April 1 (Bloomberg) -- The yen headed for its longest losing streak against the dollar since July 2005 and the Swiss franc declined as speculation global growth is proving robust boosted demand for higher-yielding assets.
Japan’s currency dropped to a 10-month low against the euro on speculation the Bank of Japan will keep interest rates on hold as it deals with the impact of the nation’s March 11 earthquake while the European Central Bank begins a round of increases. South Korea’s won had its biggest weekly gain this year after a gauge of Chinese manufacturing accelerated and before a report that economists said will show U.S. employers added jobs last month.
“In general, world economic growth is quite strong,” said Lutz Karpowitz, a currency strategist at Commerzbank AG in Frankfurt. “The negative impacts on Japan’s debt levels from the earthquake are beginning to hit the yen.”
The yen depreciated 0.7 percent, a seventh straight decline, to 83.69 per dollar as of 7:25 a.m. in New York, after reaching 83.74, the weakest since Feb. 17. Japan’s currency slid 0.7 percent versus the euro to 118.45, after touching 118.67, the least since May 13. The euro traded at $1.4155 from $1.4158.
The yen weakened against all 16 of its major counterparts tracked by Bloomberg. It extended its drop against the dollar into a second quarter after losing 2.4 percent in the three months through yesterday, the sharpest quarterly slide since the end of 2009. The currency strengthened to a record 76.25 per dollar on March 17, prompting the Group of Seven nations to jointly intervene in foreign-exchange markets the next day for the first time in more than a decade.
Large Japanese manufacturers forecast on average that the yen will trade at 84.20 per dollar in the year through March 2012, according to the Bank of Japan’s Tankan survey released today. Almost three quarters of the responses to the survey came by March 11, the day the magnitude-9 earthquake and ensuing tsunami struck the country.
U.S. employment rose for a sixth month, increasing by 190,000 in March, according to a Bloomberg News survey of economists before the Labor Department report today. China’s Purchasing Managers’ Index increased to 53.4 in March from 52.2 in February, the first rise in four months.
The Dollar Index increased for the first time in three days, adding 0.3 percent. The dollar traded above its 200-day moving average against the yen for the first time since June.
Federal Reserve Bank of Richmond President Jeffrey Lacker said yesterday the central bank should review whether to reduce its planned purchase of $600 billion in Treasuries, a program known as quantitative easing, because of improving economic data. New York Fed President William Dudley, Philadelphia Fed President Charles Plosser and Dallas Fed President Richard Fisher are scheduled to speak today.
“I suspect the market will get quite hawkish on the Fed,” before the meeting of policy makers on April 27, said Geoff Kendrick, head of European foreign-exchange strategy at Nomura Holdings Inc. in London. “The euro is getting closer to a near-term top for now” against the dollar, he said.
The euro snapped a three day run of advances against the dollar today, after strengthening 5.8 percent last quarter.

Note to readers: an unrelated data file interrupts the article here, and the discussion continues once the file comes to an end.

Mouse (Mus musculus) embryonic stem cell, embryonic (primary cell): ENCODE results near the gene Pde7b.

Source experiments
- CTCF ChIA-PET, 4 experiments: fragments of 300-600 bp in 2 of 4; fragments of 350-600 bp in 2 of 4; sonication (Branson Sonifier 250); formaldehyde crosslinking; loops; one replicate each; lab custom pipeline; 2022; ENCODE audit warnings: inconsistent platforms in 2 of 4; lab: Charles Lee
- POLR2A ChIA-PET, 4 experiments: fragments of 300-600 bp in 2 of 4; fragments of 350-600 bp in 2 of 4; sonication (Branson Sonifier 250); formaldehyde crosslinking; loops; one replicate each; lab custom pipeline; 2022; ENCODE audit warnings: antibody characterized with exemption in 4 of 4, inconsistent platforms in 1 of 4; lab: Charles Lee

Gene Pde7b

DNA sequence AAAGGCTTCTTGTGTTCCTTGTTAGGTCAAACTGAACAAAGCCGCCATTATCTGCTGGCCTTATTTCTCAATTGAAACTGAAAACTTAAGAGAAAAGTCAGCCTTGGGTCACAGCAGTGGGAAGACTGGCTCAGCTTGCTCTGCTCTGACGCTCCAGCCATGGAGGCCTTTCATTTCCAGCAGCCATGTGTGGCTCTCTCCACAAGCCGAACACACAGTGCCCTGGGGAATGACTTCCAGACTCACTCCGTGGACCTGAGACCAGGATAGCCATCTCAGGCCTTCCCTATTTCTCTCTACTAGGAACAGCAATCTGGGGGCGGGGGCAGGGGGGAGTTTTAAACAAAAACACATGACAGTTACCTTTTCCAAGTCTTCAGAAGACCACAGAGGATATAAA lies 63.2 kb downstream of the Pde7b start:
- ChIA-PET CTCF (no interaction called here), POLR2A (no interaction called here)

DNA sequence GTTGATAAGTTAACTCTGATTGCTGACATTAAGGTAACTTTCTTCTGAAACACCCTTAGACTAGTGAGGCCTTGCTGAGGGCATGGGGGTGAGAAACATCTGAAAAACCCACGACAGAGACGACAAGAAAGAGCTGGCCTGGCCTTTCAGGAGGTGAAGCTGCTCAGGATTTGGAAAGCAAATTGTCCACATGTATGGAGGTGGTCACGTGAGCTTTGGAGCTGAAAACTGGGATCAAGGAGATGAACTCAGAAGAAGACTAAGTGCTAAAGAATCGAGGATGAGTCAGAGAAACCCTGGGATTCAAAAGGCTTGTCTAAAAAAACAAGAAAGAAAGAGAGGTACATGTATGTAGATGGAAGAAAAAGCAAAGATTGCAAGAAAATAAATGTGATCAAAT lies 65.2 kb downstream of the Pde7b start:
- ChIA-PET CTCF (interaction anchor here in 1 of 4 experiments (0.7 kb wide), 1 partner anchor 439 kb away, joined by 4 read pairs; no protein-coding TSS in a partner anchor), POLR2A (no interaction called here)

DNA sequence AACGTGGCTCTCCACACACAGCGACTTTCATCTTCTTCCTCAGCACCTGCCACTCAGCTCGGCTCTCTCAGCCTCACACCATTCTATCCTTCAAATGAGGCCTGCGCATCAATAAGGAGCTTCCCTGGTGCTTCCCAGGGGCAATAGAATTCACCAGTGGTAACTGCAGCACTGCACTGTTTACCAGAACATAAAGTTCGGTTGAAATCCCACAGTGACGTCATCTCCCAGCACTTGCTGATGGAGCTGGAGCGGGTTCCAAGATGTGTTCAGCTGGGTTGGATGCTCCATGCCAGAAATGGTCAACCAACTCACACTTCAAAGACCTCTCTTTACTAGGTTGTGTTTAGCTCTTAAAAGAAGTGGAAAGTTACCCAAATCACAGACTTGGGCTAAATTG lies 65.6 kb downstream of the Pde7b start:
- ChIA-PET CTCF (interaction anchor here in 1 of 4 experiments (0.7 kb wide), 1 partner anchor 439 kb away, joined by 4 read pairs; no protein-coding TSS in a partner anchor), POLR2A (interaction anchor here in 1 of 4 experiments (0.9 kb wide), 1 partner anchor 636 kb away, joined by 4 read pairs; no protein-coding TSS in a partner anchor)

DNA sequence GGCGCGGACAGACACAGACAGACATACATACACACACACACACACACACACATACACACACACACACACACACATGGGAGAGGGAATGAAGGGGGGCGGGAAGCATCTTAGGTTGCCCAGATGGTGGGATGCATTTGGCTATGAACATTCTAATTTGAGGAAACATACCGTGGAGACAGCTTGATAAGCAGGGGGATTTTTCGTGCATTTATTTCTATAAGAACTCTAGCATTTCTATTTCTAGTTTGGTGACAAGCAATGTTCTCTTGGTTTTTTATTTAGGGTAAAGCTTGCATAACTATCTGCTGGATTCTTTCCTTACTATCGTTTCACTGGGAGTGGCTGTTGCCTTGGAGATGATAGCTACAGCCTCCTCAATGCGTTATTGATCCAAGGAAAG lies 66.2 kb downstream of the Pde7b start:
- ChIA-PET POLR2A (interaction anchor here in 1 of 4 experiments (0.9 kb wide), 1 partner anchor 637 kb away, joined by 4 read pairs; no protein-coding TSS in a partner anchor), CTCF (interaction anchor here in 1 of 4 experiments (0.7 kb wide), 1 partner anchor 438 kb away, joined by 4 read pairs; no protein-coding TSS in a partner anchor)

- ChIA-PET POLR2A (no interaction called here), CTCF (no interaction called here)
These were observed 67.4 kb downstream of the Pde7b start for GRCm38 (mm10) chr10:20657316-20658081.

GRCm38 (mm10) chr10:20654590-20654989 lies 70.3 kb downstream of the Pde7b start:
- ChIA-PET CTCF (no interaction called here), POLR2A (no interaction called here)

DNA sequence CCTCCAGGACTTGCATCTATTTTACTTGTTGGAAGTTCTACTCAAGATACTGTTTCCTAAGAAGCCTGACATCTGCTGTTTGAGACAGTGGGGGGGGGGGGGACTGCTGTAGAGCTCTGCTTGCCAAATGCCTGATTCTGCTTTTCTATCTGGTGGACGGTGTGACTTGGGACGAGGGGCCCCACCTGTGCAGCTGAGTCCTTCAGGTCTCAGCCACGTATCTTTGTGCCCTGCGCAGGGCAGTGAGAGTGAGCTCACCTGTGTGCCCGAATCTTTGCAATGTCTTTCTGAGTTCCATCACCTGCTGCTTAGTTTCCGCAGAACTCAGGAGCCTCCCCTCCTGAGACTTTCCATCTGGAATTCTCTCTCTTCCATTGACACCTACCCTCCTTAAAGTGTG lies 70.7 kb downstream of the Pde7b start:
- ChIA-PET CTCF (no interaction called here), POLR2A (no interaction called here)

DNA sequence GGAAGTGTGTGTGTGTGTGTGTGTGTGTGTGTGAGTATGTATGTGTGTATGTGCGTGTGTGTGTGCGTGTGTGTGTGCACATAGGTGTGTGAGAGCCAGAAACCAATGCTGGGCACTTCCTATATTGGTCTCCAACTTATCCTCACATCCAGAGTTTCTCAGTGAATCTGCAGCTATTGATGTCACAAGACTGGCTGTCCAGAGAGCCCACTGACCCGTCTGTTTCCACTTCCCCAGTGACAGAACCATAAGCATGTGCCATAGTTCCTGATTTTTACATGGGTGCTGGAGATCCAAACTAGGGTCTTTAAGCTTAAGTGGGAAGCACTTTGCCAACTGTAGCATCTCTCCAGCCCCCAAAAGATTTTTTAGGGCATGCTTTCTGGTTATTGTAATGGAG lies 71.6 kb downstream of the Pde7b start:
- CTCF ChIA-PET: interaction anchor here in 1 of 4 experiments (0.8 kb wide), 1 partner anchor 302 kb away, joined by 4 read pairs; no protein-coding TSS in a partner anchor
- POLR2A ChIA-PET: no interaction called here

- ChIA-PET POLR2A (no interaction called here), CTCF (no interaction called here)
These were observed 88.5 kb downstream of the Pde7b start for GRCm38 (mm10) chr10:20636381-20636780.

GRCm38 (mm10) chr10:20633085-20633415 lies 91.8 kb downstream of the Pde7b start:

The shared currency was set for a third weekly advance against the yen after ECB President Jean-Claude Trichet signaled on March 3 that he may raise rates as soon as this month.
The central bank will increase its main refinancing rate by 25 basis points to 1.25 percent on April 7, all but one of 50 economists surveyed by Bloomberg estimate.
“We are broadly constructive on the euro this year, especially as Trichet has now primed the markets for imminent interest-rate hikes,” Morgan Stanley analysts Tim Davis and Calvin Tse wrote in a research note yesterday. “Rate differentials should increasingly play in the euro’s favor.”
The euro has risen 3.3 percent against the yen in the past five days, after adding 8.5 percent in the quarter that ended yesterday.
Ireland said yesterday it won’t force losses on senior bondholders, even after revealing that it may need to inject 24 billion euros into the financial system.
The Swiss franc extended a decline after the SVME Purchasing Managers’ Index fell to 59.3 for March from 63.5 in February when adjusted for seasonal swings, according to Zurich-based Credit Suisse Group AG. That’s the lowest since February 2010. Economists forecast a drop to 62.5, the median of seven estimates in a Bloomberg News survey showed.
The franc depreciated 0.3 percent to 1.3053 per euro. It was lower against all its 16 most-traded counterparts apart from the yen, including a 0.4 percent decline versus the dollar to 92.21 centimes. The franc’s slide against the euro took it to the weakest level since Feb. 16.
The South Korean won appreciated as the improved outlook for the global economy boosted confidence in the country’s assets. Foreign investors increased their holdings of Korean stocks for a 12th day, the longest run of net purchases this year, as the Kospi Index of the nation’s shares climbed 3.4 percent during the period.
“Global stocks, including South Korea’s, have been performing well on expectations for an economic improvement,” said Ha Jun Woo, a currency dealer at Daegu Bank in Seoul. “Stock inflows and the trade surplus are supporting the won.”
The won rose to 1,091.20 per dollar from 1,096.93, for a 2.1 percent gain for this week.
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